One of the most important visions for an idyllic, utopian vision for a future for transportation has been vehicle-to-everything communications. This V2X technology would allow for cars to talk to each other and to everything around them, helping to avoid collisions and congestion automatically. The problem is, in order for this to work all cars really need to be speaking the same language, and the development of those industry-wide standards has been dragging on for decades.
At this year's CES in Las Vegas, Ford has announced it's moving its own way. Afterin early 2018, Ford will begin deploying V2X communications in all its new cars starting in 2022.
Ford is calling this C-V2X, and that "C" is a very important differentiator. It stands for "cellular", pointing to this tech being built on the back of existing mobile networks that power our cellphones. This actually had been a huge sticking point for the industry-wide adoption of V2X, because much of the original work was developing a proprietary wireless standard called dedicated short-range communications, or DSRC.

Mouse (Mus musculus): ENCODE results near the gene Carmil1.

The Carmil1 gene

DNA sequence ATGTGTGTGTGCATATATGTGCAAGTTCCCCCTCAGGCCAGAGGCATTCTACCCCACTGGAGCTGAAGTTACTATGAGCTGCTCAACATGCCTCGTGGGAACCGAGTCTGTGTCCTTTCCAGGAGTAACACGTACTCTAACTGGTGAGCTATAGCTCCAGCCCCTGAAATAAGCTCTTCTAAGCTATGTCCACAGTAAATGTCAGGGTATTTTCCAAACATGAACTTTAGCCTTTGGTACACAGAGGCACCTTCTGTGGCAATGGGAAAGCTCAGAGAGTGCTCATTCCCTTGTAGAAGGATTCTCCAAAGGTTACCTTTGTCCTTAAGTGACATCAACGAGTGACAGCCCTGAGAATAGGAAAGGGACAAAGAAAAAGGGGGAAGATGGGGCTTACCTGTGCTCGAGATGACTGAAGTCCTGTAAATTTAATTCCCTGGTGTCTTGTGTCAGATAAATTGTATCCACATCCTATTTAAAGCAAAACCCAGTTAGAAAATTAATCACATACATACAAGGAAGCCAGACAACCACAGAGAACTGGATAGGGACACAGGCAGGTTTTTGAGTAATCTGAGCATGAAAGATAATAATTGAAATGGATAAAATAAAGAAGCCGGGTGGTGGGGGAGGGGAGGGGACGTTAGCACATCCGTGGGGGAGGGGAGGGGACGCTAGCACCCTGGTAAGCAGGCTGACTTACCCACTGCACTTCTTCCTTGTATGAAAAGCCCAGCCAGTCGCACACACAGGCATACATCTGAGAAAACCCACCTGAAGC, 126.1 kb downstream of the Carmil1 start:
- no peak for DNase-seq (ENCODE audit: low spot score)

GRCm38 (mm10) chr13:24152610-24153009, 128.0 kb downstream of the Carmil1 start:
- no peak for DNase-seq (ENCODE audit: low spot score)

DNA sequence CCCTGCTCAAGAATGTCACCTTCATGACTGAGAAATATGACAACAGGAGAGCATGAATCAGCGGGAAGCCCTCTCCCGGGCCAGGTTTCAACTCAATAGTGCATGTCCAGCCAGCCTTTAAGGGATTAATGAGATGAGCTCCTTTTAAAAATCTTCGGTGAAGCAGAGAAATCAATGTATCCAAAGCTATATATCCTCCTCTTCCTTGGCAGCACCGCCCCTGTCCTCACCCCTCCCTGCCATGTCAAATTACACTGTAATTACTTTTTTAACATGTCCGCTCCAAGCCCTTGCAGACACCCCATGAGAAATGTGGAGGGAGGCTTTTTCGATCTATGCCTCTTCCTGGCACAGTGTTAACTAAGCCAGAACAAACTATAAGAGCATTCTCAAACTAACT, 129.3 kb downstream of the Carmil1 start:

Under development for decades, DSRC creates a short-range, point-to-point network that enables cars to talk to nearby objects. However, now that 4G is widespread, and with 5G coming soon, many in the industry believed it was time to ditch DSRC and go with cellular. That's exactly what Ford is doing here.
In announcing the service, Executive Director of Ford's Connected Vehicle Platform Don Butler said that this C-V2X system is meant to "complement" the onboard sensors that enablecars to function. "While these vehicles will be fully capable of operating without C-V2X," Butler said, "the technology could help them create more comprehensive maps of the world that lies beyond the view of lidar, radar and cameras."
The big question, though, is whether the rest will follow. The full potential of V2X will only be realized when the entire industry is onboard, but withit will support the C-V2X implementation provided by Qualcomm, we might be seeing the beginning of some proper -- and long-needed -- momentum.
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